Afghan Mood Is Grim As Residents Lament Bitter Year of Siege
A LETTER FROM KABUL
STANDING at his office window, the Afghan doctor watched the spring rain brighten the capital with flowers and greenery. ``I thought this would be the last year of the war,'' he said. ``But now it's spring again, and I just don't know anymore.''
One year after the Soviet Army left Afghanistan, residents are disillusioned with the way Afghans have turned on each other.
Resentment is still strong against the Soviets for their decade-long occupation and the Americans for supplying rebel rockets that pound the city.
But conversations also carry a note of despair that the country will be able to settle peacefully its troubles once Afghanistan is left to the Afghans.
``Our brothers are our enemies,'' said a merchant after a guerrilla rocket attack on the first day of Ramadan, the Muslim month of fasting, killed dozens of people. ``Afghanistan is gone. Afghanistan is gone.''
After a year of siege, Kabul residents say the recent coup attempt against President Najibullah has injected new uncertainty. Hundreds of people have been rounded up in a security sweep. The crackdown recalled the secret police reign of terror a decade ago, when people would disappear for meeting a non-Afghan.
Now many people, who fear rocket attacks by day and listen to the roar of outgoing Soviet-made missiles by night, worry that a new rebel spring offensive is in the offing.
``Many people are very uneasy because of this coup,'' a Kabul University professor says. ``Don't we already have enough problems?''
Despite the bleak political outlook, business is brisk. Kabul's traders who risk attacks by rebels and robbers to fill the market with outdated Japanese electronics and Soviet-made watches say they've never had it so good.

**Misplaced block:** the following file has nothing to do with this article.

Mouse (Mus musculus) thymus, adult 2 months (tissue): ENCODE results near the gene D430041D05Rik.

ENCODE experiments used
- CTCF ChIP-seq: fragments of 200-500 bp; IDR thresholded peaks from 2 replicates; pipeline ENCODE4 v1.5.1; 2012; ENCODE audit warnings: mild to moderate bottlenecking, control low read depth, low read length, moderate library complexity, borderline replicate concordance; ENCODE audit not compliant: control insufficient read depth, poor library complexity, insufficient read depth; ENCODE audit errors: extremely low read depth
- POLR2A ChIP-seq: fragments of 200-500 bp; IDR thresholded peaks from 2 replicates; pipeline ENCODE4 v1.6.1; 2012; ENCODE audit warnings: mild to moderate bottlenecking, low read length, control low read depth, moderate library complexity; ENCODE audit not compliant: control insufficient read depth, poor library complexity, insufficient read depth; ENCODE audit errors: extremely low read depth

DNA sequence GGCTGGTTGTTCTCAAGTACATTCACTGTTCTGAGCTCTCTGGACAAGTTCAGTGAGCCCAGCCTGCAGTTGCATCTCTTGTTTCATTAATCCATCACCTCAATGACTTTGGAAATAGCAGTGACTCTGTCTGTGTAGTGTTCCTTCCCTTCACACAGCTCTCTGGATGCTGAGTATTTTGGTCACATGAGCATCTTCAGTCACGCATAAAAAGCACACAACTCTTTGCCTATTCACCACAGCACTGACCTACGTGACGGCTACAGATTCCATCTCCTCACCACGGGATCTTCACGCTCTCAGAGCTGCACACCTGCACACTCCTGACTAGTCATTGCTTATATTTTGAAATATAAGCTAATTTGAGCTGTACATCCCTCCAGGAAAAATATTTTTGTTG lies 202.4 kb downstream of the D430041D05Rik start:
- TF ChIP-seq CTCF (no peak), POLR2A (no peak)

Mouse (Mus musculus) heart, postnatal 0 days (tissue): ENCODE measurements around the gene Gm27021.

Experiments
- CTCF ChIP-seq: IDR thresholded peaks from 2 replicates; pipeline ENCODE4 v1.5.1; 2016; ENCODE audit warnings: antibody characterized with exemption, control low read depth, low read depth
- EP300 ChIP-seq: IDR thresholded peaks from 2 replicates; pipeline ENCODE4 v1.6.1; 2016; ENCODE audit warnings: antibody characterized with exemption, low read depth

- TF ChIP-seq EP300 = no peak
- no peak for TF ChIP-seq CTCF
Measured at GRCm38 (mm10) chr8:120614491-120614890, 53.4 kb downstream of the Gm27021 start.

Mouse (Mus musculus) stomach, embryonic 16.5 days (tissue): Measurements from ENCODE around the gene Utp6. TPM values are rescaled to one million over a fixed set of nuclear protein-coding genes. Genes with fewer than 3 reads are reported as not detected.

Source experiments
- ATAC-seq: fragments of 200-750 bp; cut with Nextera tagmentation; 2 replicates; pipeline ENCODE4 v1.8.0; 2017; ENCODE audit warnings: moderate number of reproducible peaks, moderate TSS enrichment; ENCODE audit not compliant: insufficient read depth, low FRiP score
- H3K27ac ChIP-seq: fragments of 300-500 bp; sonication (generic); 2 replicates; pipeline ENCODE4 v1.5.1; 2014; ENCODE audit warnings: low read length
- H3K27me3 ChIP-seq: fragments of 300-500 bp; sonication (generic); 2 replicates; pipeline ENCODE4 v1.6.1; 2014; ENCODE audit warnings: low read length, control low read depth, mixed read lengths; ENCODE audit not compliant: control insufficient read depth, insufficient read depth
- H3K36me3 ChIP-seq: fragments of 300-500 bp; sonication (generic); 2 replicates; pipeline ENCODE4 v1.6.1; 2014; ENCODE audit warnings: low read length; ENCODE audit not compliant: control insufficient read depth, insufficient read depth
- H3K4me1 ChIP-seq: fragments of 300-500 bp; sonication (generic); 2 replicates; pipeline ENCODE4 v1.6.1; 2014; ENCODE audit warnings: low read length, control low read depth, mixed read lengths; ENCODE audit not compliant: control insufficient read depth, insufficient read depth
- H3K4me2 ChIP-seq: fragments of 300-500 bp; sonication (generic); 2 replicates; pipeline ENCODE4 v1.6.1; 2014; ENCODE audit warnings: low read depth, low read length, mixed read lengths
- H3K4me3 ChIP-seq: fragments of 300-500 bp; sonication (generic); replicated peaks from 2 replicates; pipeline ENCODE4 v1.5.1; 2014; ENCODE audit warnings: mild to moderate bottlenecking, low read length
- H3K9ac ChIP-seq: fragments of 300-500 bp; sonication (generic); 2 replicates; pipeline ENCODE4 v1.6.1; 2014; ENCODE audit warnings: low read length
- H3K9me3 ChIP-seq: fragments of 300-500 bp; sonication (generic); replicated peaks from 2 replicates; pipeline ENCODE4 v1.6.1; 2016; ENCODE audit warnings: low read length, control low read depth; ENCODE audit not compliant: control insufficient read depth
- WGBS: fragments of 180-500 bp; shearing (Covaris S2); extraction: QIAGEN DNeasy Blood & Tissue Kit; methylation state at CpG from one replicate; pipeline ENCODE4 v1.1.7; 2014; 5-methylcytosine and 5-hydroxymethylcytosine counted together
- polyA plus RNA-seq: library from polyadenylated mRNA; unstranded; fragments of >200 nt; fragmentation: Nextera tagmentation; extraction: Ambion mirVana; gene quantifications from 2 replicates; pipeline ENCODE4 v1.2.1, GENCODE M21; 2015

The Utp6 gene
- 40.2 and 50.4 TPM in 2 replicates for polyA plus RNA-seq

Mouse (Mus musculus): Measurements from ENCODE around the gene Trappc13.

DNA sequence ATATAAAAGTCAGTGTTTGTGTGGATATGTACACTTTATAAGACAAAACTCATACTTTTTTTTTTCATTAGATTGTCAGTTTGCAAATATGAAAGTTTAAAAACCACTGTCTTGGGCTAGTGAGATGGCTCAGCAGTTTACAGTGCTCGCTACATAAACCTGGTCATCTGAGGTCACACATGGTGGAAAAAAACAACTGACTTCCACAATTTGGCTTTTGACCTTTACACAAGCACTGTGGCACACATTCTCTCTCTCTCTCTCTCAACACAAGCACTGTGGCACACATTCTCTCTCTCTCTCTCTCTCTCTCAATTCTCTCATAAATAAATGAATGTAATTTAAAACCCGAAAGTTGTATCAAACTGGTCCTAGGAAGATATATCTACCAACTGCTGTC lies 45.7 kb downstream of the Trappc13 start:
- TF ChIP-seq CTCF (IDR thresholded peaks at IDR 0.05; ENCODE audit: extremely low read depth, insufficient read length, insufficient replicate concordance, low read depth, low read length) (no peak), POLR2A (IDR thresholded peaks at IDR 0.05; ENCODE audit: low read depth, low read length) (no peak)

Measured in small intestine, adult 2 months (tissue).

Traders say that intense fighting in Jalalabad and Khost and escalating guerrilla pressure on southern trade routes is having some impact as prices of some commodities inch higher. Still, because of milder weather, prices have eased from the soaring levels of last year's brutal winter.
The thriving money market slumped briefly after the coup attempt, only to rebound when the government steadied.
``The economy and investment in Kabul is much better than before the [1978 Marxist] revolution,'' a banker says. ``The government makes life for traders very easy.''
Afghans ask anxiously about prospects for a settlement that would end the American and Soviet arms flow to Afghanistan.
``We are poor. We have always suffered as a crossroads of conquerors,'' says a teacher who favors the return of the deposed King Zahir Shah from exile in Rome. ``I hope America will sit down and look for ways to stop sending these rockets.''
However, the teacher said she has no suggestions on how to break the political deadlock among Afghans. ``Politics has always been a bit frightening in Afghanistan,'' she said. ``In this situation, no one trusts anyone.''
An Afghan office worker, who lost his young son in the war, says people are weary and want to end the fighting. He said he wants Najib (as the president is known) to be forced out and favors a rebel government in Kabul. Still, he says he's disenchanted with the bickering Afghan political parties in Pakistan.
``When America sends aid, there is something for the government of Pakistan and these parties, but nothing arrives for the people of Afghanistan,'' he said. ``We need medicine, food, and education. We need to find some good honest Afghan people to help this country.''